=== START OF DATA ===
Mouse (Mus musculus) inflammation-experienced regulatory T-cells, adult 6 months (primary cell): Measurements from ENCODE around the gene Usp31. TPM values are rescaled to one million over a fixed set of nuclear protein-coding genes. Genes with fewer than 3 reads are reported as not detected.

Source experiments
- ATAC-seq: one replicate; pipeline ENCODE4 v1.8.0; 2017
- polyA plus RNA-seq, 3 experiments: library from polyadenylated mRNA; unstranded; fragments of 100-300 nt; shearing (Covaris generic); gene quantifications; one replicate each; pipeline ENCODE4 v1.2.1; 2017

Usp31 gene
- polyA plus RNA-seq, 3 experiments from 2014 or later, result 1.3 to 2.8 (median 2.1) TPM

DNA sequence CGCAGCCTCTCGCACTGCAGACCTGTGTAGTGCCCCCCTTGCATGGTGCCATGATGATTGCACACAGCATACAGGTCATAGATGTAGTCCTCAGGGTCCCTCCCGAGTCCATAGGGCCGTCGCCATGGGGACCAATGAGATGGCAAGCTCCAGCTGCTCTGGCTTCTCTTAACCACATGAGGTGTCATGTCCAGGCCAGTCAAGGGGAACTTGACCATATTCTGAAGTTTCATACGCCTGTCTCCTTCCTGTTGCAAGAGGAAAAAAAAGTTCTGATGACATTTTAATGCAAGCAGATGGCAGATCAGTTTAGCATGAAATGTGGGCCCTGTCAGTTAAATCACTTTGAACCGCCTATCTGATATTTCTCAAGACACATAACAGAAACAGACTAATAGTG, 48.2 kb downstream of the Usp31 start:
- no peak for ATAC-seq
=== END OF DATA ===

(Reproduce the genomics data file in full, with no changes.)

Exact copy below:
Mouse (Mus musculus) inflammation-experienced regulatory T-cells, adult 6 months (primary cell): Measurements from ENCODE around the gene Usp31. TPM values are rescaled to one million over a fixed set of nuclear protein-coding genes. Genes with fewer than 3 reads are reported as not detected.

Source experiments
- ATAC-seq: one replicate; pipeline ENCODE4 v1.8.0; 2017
- polyA plus RNA-seq, 3 experiments: library from polyadenylated mRNA; unstranded; fragments of 100-300 nt; shearing (Covaris generic); gene quantifications; one replicate each; pipeline ENCODE4 v1.2.1; 2017

Usp31 gene
- polyA plus RNA-seq, 3 experiments from 2014 or later, result 1.3 to 2.8 (median 2.1) TPM

DNA sequence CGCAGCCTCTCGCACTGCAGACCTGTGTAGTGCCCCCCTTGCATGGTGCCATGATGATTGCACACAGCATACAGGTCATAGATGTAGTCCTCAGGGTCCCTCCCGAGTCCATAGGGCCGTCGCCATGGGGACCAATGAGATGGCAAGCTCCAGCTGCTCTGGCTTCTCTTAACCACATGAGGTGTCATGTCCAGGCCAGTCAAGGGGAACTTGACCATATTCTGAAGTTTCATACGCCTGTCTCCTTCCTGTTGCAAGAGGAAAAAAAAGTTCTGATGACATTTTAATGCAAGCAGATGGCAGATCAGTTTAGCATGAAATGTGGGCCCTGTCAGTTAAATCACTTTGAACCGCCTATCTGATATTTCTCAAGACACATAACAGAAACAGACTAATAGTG, 48.2 kb downstream of the Usp31 start:
- no peak for ATAC-seq